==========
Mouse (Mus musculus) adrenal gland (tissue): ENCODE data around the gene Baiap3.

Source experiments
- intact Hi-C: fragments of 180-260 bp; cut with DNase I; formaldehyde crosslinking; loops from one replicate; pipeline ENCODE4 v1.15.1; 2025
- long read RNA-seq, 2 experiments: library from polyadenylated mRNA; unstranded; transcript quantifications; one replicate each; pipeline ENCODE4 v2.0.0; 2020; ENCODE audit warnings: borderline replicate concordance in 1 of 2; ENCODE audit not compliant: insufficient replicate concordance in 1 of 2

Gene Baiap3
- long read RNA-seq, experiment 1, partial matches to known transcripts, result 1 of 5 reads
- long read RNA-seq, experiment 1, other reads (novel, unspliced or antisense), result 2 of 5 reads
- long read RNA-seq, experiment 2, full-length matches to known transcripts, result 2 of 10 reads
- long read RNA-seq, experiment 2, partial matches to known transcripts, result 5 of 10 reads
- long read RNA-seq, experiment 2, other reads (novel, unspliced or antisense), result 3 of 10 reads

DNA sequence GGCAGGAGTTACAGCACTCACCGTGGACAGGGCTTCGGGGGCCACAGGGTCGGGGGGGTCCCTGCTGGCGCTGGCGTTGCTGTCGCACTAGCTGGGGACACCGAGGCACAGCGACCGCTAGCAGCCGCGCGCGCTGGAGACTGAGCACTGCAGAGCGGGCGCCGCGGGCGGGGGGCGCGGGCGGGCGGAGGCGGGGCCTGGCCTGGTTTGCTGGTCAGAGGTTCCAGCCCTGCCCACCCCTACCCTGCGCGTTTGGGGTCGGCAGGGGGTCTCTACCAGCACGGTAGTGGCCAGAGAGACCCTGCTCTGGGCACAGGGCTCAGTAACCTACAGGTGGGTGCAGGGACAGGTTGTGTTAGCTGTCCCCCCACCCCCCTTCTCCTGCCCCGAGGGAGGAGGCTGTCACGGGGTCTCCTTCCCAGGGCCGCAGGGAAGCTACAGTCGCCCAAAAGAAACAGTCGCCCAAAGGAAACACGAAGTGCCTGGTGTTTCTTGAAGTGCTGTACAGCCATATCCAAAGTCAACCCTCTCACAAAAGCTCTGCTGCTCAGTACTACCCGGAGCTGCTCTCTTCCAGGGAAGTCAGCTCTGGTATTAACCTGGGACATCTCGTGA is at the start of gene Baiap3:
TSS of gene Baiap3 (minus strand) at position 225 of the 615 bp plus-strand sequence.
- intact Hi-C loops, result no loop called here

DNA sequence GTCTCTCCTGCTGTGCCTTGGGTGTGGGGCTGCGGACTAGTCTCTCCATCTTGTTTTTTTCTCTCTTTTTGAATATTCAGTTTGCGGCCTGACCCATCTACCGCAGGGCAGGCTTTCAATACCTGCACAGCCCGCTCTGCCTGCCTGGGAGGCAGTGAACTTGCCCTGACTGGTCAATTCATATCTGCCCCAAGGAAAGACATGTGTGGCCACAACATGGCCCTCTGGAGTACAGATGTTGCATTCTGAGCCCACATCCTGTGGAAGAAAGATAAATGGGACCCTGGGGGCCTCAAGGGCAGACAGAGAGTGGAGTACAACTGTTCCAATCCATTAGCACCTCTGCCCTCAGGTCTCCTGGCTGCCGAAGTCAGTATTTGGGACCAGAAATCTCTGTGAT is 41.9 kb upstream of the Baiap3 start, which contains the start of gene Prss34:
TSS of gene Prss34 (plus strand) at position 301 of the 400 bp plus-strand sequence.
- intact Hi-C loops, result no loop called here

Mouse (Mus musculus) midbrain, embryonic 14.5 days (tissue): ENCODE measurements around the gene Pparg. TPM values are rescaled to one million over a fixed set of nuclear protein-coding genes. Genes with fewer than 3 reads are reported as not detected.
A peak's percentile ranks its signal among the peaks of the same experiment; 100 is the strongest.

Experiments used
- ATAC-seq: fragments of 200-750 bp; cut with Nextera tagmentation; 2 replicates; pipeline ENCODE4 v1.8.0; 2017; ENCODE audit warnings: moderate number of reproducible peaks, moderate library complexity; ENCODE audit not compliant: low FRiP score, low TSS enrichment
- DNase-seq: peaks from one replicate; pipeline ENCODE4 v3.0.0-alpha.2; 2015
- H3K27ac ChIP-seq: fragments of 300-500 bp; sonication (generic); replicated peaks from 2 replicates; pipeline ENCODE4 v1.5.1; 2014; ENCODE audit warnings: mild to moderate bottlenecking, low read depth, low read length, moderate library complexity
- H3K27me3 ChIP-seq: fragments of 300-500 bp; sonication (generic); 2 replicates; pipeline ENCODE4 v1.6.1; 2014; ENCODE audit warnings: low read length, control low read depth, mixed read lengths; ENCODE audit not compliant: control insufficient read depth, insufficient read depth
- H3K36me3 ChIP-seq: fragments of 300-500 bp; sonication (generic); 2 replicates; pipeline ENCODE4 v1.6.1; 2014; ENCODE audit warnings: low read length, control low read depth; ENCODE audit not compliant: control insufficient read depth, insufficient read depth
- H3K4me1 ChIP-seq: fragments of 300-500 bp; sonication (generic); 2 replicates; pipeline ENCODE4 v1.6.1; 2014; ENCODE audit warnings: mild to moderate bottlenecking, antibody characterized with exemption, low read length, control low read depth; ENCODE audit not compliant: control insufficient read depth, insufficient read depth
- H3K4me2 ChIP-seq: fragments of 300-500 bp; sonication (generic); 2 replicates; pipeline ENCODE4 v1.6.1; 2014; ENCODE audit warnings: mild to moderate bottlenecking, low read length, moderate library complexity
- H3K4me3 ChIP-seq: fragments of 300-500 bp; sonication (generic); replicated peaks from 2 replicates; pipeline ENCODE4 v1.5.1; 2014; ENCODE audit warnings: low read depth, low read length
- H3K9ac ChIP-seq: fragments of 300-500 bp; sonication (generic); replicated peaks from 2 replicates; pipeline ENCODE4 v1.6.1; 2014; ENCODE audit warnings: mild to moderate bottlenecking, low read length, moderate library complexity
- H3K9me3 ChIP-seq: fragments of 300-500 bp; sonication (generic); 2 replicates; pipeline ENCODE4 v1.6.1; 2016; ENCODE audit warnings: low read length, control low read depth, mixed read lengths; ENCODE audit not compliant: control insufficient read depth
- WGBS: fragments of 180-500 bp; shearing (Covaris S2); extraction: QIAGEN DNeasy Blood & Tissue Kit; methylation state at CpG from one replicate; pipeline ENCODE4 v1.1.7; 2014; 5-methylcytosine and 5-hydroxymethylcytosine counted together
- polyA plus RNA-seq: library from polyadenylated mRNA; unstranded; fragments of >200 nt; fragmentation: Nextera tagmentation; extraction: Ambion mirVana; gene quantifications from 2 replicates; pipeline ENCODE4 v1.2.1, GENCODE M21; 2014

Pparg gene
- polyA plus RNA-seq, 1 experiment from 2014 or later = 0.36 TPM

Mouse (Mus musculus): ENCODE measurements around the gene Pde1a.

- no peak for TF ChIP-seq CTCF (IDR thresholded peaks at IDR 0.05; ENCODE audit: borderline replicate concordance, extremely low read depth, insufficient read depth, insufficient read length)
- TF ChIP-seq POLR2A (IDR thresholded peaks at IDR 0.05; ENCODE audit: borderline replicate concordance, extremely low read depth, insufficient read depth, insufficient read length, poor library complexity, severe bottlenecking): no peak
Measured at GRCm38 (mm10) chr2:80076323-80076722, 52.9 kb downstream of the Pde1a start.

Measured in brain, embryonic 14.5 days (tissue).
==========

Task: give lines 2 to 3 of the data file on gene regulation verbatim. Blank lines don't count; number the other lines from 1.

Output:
Source experiments
- intact Hi-C: fragments of 180-260 bp; cut with DNase I; formaldehyde crosslinking; loops from one replicate; pipeline ENCODE4 v1.15.1; 2025